Just two more days to the next Republican Primary debate in the long-running, messy spectacle known as the 2016 Presidential election. So, gather round, pop the popcorn and settle down to watch the next episode of Donald Trump and Friends.
This Tuesday, the leading GOP candidates will assemble in the ornate halls of The Venetian, that gaudy temple to bad taste in Las Vegas, Nevada. The Donald should feel right at home.
Here in Annapolis, we have an excellent perspective on this carnival. We are close enough to Washington to follow the action, but far enough away so your shoes don’t get splattered with mud. All we have to do is tune in to CNN at 9 p.m. Tuesday and watch Wolf Blitzer herd the cats.
It is not really a debate in the Lincoln-Douglas sense, of course, rather a calculated cage fight in which Trump is expected to rail against immigration and Muslims, and Ted Cruz and Marco Rubio and Jeb Bush and others will struggle for air time.
Along with most political and world leaders, many in the media started to turn on The Donald in the past week in the wake of his xenophobic proposal to bar Muslims from entering the country. He was widely criticized — but widely covered — on social media and most evening and morning news shows. My former paper, The New York Times, had the story at the top of page one, describing Trump’s remarks as “an extraordinary escalation of language aimed at voters’ fears about members of the Islamic faith.”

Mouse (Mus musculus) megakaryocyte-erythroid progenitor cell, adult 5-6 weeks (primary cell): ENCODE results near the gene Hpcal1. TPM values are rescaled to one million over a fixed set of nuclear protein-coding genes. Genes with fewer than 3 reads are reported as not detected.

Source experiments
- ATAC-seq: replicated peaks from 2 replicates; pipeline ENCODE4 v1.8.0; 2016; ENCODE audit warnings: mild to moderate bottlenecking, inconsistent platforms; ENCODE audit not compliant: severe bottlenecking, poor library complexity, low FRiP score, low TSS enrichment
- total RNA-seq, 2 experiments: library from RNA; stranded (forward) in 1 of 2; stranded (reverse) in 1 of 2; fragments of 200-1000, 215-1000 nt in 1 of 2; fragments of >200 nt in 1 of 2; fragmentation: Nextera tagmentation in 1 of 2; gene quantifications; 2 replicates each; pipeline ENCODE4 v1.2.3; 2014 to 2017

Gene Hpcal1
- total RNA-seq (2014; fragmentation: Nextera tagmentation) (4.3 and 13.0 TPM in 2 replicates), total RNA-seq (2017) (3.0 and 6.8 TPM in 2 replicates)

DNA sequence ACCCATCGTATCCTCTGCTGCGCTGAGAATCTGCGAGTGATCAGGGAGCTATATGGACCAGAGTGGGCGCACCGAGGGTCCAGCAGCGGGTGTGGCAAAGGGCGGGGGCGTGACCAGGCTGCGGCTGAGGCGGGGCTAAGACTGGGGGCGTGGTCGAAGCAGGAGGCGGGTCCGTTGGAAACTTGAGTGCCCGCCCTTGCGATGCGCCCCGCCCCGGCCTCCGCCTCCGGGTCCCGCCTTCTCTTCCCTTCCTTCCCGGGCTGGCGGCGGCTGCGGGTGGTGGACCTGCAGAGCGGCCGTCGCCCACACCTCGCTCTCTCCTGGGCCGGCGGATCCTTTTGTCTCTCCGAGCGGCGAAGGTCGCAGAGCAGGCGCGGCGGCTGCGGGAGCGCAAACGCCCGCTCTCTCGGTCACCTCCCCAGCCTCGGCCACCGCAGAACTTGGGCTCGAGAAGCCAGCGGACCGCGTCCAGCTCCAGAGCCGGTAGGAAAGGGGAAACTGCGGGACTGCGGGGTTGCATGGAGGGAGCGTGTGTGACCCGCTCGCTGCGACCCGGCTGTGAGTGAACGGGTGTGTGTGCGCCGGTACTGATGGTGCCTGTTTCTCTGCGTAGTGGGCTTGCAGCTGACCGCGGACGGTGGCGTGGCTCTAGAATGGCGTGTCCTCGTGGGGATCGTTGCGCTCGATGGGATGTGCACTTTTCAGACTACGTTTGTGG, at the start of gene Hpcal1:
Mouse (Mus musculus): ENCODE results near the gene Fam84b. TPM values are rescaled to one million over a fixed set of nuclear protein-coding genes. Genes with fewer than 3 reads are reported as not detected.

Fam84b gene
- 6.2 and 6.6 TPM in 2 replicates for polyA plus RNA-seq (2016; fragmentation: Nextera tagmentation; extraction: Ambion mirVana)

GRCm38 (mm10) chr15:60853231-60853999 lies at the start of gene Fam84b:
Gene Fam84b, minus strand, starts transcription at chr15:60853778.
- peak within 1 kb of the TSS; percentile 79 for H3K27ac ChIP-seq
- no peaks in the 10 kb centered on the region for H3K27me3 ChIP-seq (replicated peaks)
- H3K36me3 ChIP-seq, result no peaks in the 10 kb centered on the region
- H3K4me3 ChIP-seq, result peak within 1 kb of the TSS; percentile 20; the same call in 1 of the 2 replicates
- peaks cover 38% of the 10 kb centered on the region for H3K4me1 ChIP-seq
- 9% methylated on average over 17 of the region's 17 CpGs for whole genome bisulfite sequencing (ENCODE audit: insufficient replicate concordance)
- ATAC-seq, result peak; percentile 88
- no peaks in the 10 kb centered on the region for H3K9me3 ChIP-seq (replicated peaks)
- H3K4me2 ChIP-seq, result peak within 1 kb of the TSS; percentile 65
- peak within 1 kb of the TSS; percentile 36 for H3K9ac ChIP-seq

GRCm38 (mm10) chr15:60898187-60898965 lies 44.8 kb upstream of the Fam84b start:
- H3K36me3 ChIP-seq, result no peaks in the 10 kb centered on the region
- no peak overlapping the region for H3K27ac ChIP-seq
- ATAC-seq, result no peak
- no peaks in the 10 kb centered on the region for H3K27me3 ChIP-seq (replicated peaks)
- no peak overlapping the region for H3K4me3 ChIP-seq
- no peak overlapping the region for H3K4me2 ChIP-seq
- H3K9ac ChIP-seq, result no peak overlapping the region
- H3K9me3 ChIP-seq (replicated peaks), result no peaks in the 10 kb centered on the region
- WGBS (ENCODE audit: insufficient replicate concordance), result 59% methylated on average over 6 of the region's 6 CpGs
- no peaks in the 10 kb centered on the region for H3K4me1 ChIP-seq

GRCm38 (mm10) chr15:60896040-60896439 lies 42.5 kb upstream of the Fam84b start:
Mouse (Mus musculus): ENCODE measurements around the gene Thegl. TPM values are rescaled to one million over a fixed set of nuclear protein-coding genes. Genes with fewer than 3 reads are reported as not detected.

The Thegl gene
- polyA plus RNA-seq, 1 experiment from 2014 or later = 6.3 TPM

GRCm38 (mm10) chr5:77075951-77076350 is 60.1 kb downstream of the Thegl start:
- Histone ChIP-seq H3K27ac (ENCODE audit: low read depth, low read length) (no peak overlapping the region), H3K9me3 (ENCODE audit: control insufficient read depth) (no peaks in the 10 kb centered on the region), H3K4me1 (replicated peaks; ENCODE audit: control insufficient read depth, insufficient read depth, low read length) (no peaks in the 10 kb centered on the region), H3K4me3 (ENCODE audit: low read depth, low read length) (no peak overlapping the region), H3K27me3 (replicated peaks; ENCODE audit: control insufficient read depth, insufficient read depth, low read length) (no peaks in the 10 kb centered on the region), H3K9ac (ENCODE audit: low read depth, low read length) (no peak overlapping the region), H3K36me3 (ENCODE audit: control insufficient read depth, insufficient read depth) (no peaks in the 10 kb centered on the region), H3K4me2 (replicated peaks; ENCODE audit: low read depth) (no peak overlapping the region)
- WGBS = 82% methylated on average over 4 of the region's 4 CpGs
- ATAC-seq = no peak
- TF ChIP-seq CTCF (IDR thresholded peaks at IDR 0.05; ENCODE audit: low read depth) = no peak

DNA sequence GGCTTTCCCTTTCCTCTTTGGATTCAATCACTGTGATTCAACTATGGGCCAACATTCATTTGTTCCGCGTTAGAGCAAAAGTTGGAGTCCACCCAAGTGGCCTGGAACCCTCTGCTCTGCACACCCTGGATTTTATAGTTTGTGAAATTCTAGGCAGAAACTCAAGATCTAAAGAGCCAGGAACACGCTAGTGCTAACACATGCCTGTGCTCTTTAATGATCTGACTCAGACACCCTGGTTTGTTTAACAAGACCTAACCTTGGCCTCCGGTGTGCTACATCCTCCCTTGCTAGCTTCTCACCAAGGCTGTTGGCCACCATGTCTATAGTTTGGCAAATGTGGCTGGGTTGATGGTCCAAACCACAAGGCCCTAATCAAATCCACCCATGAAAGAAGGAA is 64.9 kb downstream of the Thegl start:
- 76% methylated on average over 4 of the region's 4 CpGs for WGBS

The result: Trump remains at or near the top of most polls of likely Republican primary voters, and the GOP establishment is starting to worry about a brokered convention.
The dirty little secret over the last several months is that the media has been fully and joyfully culpable in the extraordinary rise of Donald Trump, giving him almost unlimited air time with scant hard questioning, aiding and abetting his rise in the polls.
There is an unacknowledged-but-profitable symbiotic relationship between Trump and news organizations: the more outrageous his statements, the more coverage — “free media” is the term of art — the greater the ratings.
The GOP debates are a case in point: they have been a revenue bonanza for the cable channels that have carried them.
The first Republican debate on Fox News last August attracted a record audience of 24 million. A month later, CNN pulled in 23 million, half-again its largest audience ever. CNBC attracted 14 million in October. The November debate on the Fox Business channel , which rarely has 100,000 people watching, pulled in 13 million viewers.
Four years ago, the Republican primary debates drew 4-to-6 million viewers. Needless to say, this year’s record ratings translate into serious ad revenue.
I’m not suggesting the debates are not worthwhile; they are. I’m not disputing that the coverage of Trump is justified; it is. A presidential candidate who is leading in most polls six weeks before the Iowa caucus is news, no matter how outlandish his positions.
But more rigorous questioning of Trump would be welcome, along with more consistent fact-checking of his fabrications. The wall-to-wall coverage of his pronouncements is wearing thin.
Many in the media have been and remain skeptical of The Donald and his chances of actually securing the GOP nomination. In fact, my former colleague on the PBS NewsHour, David Brooks, has doubled down on his prediction that Trump will collapse from the weight of his own baggage.
And Dana Milbank in The Washington Post dropped all pretense of objectivity in his column when he flatly labeled Trump a racist and bigot and compared him to Il Duce.